Watching litigation is often like watching a messy divorce. People will often say things they don't actually believe are true just to get the response they want from the audience. If you want to determine who is right, you have to step back and look at the behavior from the parties outside court to determine who is at fault and what the real issues are.
This latest case between Microsoft and TomTom, which has some Linux leaders speaking out, is to point and it may showcase how others are likely to try to manipulate us during these difficult times.
Linux leaders have a problem. Ever since Microsoft adopted the "let's get along" strategy of licensing and interoperating, it has been hard to get people to volunteer their time for the platform, and interest seems to be waning. I could argue that the current market conditions likely are contributing to this greatly, as companies that once volunteered their people's time are finding it harder to do that due to layoffs, budget cuts and a renewed focus on that magic word "revenue."
Linux has always seemed strongest when being attacked by Microsoft, and it clearly is missing that strength this year.
TomTom, which hasn't exactly been an open source poster child, has a problem, too. Unlike other companies in this space that have licensed navigation technology from Microsoft, it chose not to. That can be a dangerous path with any Fortune 50 technology company. Tom Tom really doesn't have the resources to defend against an IP infringement attack during what is likely to be an ugly revenue year. It recently warned that it probably won't be able to repay creditors -- it took a 989 million euro fourth-quarter loss -- and doesn't appear to have the money to pay anyone at the moment. (How it will rigorously defend itself against Microsoft with no money will be interesting to watch).
Microsoft has a problem. It has been in the navigation business for more than a decade and makes money by licensing technology to others. It can't allow anyone to simply take the technology without paying. On the other hand, its cooperation strategy with Linux and open source appears to be working well, and its server and tools division, as a result, is the highest performing in the company. It certainly would not sacrifice the success of the Server and Tools division for a little incremental licensing revenue from TomTom.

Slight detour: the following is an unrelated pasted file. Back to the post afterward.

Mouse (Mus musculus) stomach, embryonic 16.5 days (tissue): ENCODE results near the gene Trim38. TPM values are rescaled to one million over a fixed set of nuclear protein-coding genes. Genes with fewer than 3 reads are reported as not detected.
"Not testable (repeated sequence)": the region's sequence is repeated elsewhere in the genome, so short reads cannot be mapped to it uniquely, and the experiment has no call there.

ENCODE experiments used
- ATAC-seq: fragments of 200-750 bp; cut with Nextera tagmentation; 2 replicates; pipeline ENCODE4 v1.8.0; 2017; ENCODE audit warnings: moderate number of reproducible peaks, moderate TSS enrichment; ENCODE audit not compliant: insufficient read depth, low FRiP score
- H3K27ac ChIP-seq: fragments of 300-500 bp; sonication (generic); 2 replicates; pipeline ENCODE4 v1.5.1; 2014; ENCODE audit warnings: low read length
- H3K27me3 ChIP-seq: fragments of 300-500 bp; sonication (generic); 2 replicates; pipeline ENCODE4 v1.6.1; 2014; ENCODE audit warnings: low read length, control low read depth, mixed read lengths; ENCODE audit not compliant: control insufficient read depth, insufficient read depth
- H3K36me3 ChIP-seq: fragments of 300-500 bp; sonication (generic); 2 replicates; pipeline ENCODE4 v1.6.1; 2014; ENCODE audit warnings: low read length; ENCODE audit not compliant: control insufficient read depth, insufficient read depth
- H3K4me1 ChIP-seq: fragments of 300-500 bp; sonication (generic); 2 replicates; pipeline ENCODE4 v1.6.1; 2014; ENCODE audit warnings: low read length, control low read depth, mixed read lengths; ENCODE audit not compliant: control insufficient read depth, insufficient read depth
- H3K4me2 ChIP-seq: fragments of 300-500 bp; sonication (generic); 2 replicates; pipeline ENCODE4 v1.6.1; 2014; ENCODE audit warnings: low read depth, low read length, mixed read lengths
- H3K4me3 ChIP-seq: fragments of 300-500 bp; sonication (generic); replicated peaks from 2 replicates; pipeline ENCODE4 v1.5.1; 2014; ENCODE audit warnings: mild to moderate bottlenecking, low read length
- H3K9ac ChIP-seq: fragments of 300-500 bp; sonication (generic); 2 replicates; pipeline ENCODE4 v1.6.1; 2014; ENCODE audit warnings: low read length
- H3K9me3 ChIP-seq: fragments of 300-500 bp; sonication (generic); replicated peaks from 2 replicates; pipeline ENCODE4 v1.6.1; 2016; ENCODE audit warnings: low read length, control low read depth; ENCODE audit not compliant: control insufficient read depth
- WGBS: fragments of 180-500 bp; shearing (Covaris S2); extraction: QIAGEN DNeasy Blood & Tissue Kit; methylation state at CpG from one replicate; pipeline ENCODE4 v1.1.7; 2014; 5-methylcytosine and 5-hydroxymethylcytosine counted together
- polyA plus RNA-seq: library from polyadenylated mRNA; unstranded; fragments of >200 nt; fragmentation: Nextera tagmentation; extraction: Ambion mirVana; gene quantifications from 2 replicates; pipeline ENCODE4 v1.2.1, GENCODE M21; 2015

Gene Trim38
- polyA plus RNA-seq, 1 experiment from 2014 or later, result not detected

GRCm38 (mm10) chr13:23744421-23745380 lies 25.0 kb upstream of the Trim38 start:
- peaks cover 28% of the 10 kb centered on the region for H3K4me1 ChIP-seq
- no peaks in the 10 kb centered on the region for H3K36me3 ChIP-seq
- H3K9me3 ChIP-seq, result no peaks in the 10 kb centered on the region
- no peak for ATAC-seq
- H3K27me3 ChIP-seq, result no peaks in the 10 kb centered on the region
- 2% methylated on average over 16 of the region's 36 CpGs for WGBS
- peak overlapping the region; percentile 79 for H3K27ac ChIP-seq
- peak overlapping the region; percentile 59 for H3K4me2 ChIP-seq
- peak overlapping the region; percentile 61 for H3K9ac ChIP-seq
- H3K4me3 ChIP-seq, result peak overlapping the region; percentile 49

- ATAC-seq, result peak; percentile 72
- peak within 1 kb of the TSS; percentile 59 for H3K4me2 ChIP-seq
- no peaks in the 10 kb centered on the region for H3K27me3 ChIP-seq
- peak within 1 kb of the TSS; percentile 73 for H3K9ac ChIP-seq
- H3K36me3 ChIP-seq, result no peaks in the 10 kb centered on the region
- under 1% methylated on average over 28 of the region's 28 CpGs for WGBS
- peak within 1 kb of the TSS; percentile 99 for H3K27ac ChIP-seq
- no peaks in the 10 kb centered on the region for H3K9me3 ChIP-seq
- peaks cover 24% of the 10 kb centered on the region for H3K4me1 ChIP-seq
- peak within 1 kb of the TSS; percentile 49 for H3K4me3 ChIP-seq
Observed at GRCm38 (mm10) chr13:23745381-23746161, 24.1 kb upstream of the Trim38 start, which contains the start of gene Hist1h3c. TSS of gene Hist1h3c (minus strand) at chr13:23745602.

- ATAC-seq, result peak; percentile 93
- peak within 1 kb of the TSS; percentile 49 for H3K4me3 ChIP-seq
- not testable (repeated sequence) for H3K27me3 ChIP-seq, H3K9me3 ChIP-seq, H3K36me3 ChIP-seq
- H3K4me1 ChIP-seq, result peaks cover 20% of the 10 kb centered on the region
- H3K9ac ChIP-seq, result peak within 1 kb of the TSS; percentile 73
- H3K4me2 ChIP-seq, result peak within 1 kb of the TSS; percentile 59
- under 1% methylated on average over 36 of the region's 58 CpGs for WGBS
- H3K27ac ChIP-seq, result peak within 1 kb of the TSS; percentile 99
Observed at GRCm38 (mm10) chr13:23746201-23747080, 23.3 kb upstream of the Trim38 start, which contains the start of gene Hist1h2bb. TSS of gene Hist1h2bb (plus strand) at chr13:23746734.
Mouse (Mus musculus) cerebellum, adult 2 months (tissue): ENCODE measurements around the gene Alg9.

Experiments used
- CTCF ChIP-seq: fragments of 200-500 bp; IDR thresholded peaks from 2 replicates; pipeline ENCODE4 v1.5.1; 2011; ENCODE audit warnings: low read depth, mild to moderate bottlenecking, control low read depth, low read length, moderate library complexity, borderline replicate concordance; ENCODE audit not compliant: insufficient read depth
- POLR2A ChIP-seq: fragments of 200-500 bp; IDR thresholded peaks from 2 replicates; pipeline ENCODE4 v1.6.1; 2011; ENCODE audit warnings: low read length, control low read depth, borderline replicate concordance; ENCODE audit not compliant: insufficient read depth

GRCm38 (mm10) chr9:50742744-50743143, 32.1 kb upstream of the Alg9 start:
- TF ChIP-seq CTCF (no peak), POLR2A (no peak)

It appears, to address the open source and Linux problems, the Linux leaders -- or those who seem to play that role -- are becoming outspoken on Microsoft leveling a FUD attack on Linux, or that people need to look at this Microsoft behavior and "prepare for the worst." Granted, this last warning, given the current economic conditions, would appear prudent even if you took Microsoft out of this statement.
It seems the motivation is less what Microsoft has done and what these folks need to have happen. They want Microsoft to become the rallying cry again and drive back the kind of interest and effort that they had five or so years ago. Given the economic conditions, even if Microsoft were a real threat, I doubt this would happen. No one is seeing the kind of interest in anything, except perhaps commodities and home safes, that existed five years ago. Linux is safe from Microsoft for now; it has other things it needs to be concerned about.
On the TomTom side, getting the open source community to apply pressure on Microsoft could prevent expensive litigation and a possible judgment it can't afford. It is an interesting and creative strategy, but it probably won't change the outcome. A better path might have been to try to get this arbitrated so it could focus back on the market and its real competitors. This is one of the problems with litigation: It provides false hope because you are often told what you want to hear, not what you need to know.
Microsoft needs to defend its intellectual property, much like gpl-violations.org did, and has a new head of intellectual property who has to show value. However, getting blood out of a stone probably won't work. With the kind of losses TomTom is taking, my guess is it probably won't survive the year. That's a shame, because it makes nice products.
The Linux folks need to move on. The open source folks in Microsoft have taken positions of power and it is unlikely Microsoft will intentionally attack open source or Linux again unless the status quo changes dramatically away from Microsoft, and Microsoft starts to fail. Neither seems likely in the next five years.
The Open Source leaders need to find some other way to motivate the troops. Maybe, I don't know, some kind of revenue model would work here.
For Microsoft and TomTom, the litigation path is a waste of money and probably terminal for TomTom. Microsoft would rather have a live licensee than a big legal bill. Both sides could come to the table and perhaps work this out.
This is probably a long way of saying "there is nothing to see here, move on," but it also suggests that folks will, in this economy, likely be trying to manipulate us a lot. Spending the time to look under the statement before reacting could save us all a lot of grief.